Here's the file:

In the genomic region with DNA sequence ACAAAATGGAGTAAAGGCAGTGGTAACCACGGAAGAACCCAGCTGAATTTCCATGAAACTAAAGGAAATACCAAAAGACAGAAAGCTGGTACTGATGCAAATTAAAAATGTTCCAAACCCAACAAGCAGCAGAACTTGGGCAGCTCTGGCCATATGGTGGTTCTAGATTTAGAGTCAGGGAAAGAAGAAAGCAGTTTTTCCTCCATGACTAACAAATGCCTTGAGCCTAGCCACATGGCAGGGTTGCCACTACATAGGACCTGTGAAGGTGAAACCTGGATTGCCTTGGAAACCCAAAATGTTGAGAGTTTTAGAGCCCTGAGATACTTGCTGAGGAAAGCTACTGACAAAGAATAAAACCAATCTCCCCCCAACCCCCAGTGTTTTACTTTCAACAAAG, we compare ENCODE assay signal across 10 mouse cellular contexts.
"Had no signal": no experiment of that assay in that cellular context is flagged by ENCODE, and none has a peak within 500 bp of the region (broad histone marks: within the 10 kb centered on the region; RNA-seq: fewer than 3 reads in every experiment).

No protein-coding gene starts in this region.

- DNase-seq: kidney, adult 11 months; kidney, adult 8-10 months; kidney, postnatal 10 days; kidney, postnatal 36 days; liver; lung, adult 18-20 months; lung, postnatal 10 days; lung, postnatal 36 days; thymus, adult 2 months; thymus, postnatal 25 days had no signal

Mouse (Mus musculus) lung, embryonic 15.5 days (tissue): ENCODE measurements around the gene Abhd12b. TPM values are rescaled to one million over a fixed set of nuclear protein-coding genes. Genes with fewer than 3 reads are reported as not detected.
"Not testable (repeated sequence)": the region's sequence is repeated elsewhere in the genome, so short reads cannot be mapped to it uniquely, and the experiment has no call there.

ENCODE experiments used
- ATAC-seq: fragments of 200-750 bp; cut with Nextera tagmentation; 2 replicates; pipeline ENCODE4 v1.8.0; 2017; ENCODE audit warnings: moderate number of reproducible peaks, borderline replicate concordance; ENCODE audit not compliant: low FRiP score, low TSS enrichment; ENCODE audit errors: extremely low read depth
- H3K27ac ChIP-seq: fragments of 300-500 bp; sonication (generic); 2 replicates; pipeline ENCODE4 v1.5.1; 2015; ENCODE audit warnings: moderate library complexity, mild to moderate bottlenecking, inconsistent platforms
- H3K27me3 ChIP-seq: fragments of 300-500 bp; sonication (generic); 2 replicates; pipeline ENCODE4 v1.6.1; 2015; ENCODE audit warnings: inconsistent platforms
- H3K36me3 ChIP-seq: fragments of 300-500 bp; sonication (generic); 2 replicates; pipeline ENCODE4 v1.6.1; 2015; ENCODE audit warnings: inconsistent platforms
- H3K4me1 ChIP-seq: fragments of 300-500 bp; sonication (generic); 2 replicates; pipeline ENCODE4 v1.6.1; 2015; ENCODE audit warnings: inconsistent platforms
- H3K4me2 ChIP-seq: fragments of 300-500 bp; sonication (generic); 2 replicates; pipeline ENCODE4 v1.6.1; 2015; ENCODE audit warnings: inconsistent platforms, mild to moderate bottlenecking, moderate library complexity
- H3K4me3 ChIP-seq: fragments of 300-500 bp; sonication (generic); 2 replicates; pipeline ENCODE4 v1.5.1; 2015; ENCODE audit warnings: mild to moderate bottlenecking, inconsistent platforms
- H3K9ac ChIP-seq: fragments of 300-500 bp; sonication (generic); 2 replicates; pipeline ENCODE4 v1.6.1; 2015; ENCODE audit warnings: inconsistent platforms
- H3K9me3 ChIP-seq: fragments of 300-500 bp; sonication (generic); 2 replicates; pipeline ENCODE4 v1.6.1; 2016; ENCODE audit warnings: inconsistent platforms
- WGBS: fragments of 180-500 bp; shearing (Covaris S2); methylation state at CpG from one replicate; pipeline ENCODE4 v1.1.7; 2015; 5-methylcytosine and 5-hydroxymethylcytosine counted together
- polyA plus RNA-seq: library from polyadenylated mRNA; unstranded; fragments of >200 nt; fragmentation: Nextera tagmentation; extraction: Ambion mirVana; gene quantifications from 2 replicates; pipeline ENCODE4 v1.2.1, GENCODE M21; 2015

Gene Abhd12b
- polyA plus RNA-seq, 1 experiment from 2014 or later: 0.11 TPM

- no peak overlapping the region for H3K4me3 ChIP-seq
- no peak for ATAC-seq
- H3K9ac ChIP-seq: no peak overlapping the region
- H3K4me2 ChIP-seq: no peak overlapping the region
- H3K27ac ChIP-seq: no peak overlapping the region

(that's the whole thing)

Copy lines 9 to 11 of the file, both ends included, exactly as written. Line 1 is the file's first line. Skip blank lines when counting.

- H3K27ac ChIP-seq: fragments of 300-500 bp; sonication (generic); 2 replicates; pipeline ENCODE4 v1.5.1; 2015; ENCODE audit warnings: moderate library complexity, mild to moderate bottlenecking, inconsistent platforms
- H3K27me3 ChIP-seq: fragments of 300-500 bp; sonication (generic); 2 replicates; pipeline ENCODE4 v1.6.1; 2015; ENCODE audit warnings: inconsistent platforms
- H3K36me3 ChIP-seq: fragments of 300-500 bp; sonication (generic); 2 replicates; pipeline ENCODE4 v1.6.1; 2015; ENCODE audit warnings: inconsistent platforms